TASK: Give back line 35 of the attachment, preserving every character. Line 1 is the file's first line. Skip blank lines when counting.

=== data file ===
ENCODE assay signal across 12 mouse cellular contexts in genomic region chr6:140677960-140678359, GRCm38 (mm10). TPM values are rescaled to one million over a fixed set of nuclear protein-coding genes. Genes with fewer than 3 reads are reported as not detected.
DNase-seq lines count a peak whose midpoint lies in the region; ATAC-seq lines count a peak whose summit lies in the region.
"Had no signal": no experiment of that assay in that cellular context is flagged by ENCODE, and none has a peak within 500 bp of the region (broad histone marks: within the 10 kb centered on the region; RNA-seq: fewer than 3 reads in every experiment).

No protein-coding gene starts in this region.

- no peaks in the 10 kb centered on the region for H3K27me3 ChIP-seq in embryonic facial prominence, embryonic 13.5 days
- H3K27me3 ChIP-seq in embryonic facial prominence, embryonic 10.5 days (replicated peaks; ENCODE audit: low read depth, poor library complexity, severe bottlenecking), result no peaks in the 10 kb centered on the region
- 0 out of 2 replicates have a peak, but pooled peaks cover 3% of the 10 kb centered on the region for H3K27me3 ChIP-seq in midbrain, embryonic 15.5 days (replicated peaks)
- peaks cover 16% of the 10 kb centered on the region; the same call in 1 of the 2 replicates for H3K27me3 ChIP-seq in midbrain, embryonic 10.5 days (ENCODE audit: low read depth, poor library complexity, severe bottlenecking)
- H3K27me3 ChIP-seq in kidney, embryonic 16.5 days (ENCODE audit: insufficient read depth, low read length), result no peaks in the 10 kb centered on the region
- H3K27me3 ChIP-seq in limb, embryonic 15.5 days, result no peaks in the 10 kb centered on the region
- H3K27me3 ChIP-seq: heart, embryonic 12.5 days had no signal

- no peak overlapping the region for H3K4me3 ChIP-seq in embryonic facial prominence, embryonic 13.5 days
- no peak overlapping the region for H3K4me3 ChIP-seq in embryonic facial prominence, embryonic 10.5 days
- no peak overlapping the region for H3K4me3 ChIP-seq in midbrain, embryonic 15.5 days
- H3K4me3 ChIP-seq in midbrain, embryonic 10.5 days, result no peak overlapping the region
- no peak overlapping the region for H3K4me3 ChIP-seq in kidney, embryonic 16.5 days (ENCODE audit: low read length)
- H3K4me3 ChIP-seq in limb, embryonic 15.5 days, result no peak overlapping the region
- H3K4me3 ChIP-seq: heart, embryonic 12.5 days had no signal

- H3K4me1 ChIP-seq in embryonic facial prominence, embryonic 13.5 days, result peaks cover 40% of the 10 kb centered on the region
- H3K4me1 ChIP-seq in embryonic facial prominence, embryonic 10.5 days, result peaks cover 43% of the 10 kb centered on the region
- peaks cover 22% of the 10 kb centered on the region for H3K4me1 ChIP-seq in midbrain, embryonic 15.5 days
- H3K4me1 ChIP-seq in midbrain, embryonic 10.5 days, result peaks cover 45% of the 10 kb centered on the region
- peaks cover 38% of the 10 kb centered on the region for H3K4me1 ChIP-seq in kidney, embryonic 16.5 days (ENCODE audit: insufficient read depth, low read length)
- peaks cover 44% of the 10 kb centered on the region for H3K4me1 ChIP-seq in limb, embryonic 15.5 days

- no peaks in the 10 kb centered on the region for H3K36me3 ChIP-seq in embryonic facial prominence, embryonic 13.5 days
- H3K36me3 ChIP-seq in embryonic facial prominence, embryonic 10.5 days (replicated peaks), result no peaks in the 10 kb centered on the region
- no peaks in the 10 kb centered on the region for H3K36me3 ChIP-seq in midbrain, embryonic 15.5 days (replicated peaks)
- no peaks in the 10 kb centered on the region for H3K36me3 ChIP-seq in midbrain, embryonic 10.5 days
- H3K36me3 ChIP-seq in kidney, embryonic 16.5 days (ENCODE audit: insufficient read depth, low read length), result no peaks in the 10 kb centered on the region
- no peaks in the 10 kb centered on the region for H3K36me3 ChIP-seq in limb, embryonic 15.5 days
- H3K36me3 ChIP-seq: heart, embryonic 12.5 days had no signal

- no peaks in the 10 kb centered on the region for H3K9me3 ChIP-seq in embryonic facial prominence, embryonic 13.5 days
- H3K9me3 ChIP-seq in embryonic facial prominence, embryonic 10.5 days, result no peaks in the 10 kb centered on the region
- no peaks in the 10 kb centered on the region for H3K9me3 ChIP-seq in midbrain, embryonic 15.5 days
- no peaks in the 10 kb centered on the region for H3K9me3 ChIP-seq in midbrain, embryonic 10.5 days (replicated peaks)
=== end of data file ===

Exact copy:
- no peaks in the 10 kb centered on the region for H3K9me3 ChIP-seq in midbrain, embryonic 10.5 days (replicated peaks)